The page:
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The Challenges International Students Face Developing Critical Thinking Skills in the United States


PHOTO: Tsewang Chuskit. This picture was taken on Smith Rally Day where graduating students wear hats, and celebrate the achievements of Smith alumni.


According to the Institute of International Education’s 2019 Open Doors report, there are over one million international students in the U.S., forming 5.5 percent of its higher-education population. Globalization, cultural diversity in the U.S. classroom, academic achievements, and international students’ contributions to the economy are some of the critical reasons students attend these schools, and the schools accept them. The International Students Office and Admission Office in U.S. schools try to provide a safe and welcoming space for students. Still, cultural differences, language barriers, and an unfamiliar education system generate challenges. I studied until 10th grade in Ladakh, India. But I spent my junior and senior years of high school in Congers, New York. The transition from an Indian education to the U.S. system was immensely challenging. Initially, I was only concerned about the language barrier. I knew my teacher would speak English as fast as the subtitled Hollywood movies I had watched. But I wasn’t aware of differences in academic expectations, for example, critical thinking, office hours, and participating in class discussion.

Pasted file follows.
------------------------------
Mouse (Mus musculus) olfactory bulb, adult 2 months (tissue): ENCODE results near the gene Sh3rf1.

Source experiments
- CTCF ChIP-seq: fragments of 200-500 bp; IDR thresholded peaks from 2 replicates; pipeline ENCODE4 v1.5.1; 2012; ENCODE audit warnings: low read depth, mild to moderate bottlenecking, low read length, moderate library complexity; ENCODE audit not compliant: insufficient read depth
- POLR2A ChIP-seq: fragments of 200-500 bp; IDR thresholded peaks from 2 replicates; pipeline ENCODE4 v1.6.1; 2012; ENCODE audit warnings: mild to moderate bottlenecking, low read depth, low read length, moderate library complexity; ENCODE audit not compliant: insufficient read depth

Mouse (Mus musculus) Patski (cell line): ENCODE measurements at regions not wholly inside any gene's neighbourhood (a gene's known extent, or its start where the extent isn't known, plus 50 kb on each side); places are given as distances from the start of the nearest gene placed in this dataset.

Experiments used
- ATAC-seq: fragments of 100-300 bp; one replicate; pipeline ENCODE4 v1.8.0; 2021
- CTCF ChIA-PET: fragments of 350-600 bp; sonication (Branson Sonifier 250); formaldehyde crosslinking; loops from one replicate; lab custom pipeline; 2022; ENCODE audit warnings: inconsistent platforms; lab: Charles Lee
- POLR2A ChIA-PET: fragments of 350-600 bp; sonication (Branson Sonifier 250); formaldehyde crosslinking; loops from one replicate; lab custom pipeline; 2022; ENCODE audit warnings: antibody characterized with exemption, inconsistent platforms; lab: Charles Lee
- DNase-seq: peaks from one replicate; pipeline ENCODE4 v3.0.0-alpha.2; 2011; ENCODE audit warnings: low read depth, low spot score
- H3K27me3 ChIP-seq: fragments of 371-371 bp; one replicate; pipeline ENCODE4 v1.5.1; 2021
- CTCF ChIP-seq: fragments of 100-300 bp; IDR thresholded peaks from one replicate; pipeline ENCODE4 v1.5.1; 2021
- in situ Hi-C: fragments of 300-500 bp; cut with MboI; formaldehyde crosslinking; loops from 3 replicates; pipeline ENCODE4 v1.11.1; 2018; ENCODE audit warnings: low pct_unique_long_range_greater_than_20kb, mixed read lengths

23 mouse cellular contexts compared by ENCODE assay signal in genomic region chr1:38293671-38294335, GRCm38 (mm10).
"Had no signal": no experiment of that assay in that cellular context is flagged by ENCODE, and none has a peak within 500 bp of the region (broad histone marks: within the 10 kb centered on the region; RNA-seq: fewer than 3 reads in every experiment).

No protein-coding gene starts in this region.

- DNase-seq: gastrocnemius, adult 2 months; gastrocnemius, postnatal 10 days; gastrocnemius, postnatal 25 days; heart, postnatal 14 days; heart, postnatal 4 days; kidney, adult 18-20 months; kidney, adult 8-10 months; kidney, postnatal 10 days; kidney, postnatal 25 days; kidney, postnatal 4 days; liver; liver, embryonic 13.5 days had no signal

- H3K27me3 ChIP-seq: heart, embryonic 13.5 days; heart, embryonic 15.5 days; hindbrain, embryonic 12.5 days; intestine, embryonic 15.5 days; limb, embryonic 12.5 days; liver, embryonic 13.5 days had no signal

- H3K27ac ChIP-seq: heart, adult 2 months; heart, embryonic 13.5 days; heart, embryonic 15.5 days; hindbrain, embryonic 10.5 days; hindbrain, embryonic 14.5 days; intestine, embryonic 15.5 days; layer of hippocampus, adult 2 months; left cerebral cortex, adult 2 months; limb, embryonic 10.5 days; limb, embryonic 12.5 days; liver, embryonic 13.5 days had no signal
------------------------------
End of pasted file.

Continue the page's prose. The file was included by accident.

I was amazed in my 11th-grade European history class when my teacher asked me to write an essay exploring “What if Hitler had won the World War II?” I hadn’t expected my teachers to be interested in my perspective on a historical moment. My main challenge was my new classroom’s focus on critical thinking through acknowledging and including student perspectives. A qualitative study conducted with six Indian international students found that the critical thinking approach necessary for US graduate work was something that they had to adapt to after graduating from a system of memorization and rote learning. Rote learning and memorization are primary methods of learning in my school in Ladakh, because, “Free expression is atypical within the formal learning environment as [Ladakh’s school] curriculum rewards rote memorization”. But rote learning and memorization have paved the way for me to study abroad. I credit my ability to learn new concepts and material quickly to my education in India, where I first learned to comprehend the concepts before thinking analytically. However, when students learn to ask for help and pose questions, they can learn to put critical thinking skills into practice in school and in life, which seems unachievable at first.